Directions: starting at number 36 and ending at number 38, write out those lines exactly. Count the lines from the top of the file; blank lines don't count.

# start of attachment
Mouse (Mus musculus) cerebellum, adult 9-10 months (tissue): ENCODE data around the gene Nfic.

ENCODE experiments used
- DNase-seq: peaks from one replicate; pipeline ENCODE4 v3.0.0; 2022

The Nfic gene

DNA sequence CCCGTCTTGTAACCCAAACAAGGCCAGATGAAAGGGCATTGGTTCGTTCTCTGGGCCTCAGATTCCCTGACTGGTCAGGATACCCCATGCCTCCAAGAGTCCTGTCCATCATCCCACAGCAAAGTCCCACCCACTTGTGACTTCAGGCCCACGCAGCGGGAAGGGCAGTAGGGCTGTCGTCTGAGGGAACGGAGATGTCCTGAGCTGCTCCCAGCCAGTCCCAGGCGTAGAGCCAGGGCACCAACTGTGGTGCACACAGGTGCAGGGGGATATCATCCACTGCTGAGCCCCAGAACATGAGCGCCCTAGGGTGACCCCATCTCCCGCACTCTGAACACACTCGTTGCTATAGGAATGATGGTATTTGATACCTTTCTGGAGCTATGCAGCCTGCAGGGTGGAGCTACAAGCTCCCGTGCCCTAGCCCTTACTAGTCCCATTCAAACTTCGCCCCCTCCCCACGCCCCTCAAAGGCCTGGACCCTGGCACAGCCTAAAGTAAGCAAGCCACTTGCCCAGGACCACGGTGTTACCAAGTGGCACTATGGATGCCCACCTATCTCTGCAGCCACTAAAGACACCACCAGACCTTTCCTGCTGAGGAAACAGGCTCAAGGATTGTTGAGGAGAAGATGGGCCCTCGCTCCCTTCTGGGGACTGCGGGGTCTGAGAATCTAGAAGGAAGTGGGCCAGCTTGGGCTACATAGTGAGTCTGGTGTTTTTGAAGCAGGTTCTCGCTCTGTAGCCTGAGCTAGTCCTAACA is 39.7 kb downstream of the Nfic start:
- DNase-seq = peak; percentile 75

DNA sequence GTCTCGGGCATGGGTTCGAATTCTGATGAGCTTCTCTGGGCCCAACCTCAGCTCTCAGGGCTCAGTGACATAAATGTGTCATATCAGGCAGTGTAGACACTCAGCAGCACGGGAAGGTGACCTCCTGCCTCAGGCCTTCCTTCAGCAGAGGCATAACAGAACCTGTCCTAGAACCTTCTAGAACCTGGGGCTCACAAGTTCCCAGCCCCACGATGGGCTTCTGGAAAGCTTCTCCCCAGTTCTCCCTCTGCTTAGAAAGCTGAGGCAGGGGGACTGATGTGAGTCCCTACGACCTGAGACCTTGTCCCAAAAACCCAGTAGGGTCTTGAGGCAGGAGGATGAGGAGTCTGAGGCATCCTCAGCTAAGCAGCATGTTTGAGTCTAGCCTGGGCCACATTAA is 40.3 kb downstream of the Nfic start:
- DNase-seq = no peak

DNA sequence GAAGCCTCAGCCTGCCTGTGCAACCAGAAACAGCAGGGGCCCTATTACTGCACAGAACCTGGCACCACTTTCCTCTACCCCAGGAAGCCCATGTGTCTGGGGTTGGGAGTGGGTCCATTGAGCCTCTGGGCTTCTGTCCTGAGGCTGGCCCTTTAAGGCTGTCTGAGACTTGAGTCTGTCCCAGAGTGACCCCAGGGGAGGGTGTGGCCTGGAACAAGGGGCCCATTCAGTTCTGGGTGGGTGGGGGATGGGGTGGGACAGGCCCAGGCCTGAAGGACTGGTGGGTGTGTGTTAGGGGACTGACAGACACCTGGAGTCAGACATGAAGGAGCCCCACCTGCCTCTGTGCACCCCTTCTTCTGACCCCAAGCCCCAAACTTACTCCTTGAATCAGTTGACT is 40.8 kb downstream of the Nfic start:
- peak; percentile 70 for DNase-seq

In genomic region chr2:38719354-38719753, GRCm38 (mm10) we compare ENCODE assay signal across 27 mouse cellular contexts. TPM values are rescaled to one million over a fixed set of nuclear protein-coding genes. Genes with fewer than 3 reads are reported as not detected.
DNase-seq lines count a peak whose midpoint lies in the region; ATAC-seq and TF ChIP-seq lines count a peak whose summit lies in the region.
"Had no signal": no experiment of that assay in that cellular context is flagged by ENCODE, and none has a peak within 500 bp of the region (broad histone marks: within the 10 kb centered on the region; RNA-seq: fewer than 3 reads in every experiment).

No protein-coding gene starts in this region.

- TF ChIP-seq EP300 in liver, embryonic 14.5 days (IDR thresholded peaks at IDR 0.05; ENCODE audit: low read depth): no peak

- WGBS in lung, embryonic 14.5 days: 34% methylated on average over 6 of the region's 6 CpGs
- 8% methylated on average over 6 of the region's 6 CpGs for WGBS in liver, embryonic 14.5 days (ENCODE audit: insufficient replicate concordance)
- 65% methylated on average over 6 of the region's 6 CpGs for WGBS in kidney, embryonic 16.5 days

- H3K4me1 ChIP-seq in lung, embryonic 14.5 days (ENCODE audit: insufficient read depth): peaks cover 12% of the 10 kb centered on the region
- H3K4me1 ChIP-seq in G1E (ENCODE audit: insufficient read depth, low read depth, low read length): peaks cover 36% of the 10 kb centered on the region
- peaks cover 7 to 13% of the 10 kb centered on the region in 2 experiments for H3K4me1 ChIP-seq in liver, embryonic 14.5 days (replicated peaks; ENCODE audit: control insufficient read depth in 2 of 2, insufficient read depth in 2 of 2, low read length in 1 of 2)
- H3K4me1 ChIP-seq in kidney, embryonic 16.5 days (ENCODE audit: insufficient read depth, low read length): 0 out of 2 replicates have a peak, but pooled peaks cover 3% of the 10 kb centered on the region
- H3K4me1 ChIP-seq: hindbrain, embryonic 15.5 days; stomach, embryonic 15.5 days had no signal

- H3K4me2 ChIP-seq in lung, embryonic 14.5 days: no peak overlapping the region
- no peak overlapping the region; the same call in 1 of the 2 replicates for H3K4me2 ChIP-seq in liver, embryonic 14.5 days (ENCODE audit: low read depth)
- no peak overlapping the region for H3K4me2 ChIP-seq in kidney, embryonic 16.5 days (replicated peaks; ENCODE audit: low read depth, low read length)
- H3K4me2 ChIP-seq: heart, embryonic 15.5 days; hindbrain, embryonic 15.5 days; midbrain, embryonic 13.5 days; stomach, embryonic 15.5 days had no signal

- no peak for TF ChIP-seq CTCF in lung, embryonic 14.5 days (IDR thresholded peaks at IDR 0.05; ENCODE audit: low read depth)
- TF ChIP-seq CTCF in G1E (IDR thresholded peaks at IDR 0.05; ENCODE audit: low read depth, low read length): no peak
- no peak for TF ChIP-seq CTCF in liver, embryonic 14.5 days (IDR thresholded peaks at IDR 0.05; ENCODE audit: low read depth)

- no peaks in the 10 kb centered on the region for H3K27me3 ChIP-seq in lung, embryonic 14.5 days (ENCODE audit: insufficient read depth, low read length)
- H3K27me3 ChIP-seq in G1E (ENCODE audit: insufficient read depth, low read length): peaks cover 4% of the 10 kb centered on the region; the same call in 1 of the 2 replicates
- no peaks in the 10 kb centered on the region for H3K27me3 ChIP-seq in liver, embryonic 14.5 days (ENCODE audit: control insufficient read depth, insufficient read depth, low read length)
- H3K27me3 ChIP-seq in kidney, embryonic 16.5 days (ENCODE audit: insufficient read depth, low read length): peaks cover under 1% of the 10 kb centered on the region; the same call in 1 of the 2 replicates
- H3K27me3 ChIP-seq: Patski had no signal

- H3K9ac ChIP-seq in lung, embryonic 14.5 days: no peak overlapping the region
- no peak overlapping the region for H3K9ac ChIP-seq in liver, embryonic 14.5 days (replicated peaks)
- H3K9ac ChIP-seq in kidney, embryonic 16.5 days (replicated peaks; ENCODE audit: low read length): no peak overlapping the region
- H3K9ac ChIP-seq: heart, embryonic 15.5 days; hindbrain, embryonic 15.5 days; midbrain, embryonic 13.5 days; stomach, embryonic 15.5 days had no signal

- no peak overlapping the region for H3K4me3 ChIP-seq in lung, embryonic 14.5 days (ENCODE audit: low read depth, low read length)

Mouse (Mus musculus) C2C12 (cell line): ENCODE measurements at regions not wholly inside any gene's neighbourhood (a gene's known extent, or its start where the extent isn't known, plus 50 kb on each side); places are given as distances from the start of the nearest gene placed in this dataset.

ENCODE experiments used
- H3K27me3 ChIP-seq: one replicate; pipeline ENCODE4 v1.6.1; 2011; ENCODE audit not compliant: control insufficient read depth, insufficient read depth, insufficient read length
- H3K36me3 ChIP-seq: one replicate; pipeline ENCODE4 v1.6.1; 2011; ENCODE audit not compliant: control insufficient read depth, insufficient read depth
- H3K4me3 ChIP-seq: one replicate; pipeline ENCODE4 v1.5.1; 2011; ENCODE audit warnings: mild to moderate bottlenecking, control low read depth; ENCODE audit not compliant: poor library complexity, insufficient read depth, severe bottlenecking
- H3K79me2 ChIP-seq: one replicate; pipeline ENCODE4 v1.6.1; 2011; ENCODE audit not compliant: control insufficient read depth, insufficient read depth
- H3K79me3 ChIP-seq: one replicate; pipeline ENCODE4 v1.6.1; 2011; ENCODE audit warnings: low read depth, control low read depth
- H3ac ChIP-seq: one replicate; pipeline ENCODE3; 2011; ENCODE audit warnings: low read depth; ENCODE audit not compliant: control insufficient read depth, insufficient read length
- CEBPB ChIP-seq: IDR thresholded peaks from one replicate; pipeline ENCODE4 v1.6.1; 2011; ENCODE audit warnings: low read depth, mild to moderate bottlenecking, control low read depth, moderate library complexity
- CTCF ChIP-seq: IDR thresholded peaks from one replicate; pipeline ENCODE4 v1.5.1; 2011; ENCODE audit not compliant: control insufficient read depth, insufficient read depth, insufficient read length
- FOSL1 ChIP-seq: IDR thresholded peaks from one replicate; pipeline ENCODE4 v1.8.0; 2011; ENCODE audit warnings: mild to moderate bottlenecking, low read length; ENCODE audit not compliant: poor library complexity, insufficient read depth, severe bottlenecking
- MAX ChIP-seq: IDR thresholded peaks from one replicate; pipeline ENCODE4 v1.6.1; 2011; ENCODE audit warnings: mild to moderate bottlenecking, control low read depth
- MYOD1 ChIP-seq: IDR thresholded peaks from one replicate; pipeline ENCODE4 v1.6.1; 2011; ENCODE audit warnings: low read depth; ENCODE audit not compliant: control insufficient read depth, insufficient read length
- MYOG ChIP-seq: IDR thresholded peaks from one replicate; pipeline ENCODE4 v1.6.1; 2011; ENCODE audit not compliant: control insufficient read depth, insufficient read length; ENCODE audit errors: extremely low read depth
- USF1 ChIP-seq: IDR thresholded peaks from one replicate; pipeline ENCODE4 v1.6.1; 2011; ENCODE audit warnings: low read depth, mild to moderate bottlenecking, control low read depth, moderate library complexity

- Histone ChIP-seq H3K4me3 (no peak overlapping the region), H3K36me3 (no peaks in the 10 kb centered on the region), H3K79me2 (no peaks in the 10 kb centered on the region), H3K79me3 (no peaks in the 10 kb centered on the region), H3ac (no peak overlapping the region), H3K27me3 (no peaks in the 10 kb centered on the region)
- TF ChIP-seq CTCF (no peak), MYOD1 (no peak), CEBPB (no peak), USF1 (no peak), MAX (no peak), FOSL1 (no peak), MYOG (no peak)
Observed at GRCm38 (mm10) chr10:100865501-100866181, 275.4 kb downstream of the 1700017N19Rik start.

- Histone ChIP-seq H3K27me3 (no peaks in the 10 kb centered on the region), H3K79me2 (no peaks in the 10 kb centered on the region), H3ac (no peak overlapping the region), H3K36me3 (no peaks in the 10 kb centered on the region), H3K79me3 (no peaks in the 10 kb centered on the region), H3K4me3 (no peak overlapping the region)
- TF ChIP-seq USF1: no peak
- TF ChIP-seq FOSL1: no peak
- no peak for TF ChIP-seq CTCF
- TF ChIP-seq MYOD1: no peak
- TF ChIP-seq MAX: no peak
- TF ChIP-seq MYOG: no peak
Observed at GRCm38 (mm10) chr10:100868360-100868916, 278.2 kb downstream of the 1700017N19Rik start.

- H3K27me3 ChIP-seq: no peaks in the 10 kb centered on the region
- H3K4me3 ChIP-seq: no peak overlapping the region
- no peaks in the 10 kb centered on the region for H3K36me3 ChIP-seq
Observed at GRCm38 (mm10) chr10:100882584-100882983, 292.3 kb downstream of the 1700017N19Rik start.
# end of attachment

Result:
- H3K9ac ChIP-seq in lung, embryonic 14.5 days: no peak overlapping the region
- no peak overlapping the region for H3K9ac ChIP-seq in liver, embryonic 14.5 days (replicated peaks)
- H3K9ac ChIP-seq in kidney, embryonic 16.5 days (replicated peaks; ENCODE audit: low read length): no peak overlapping the region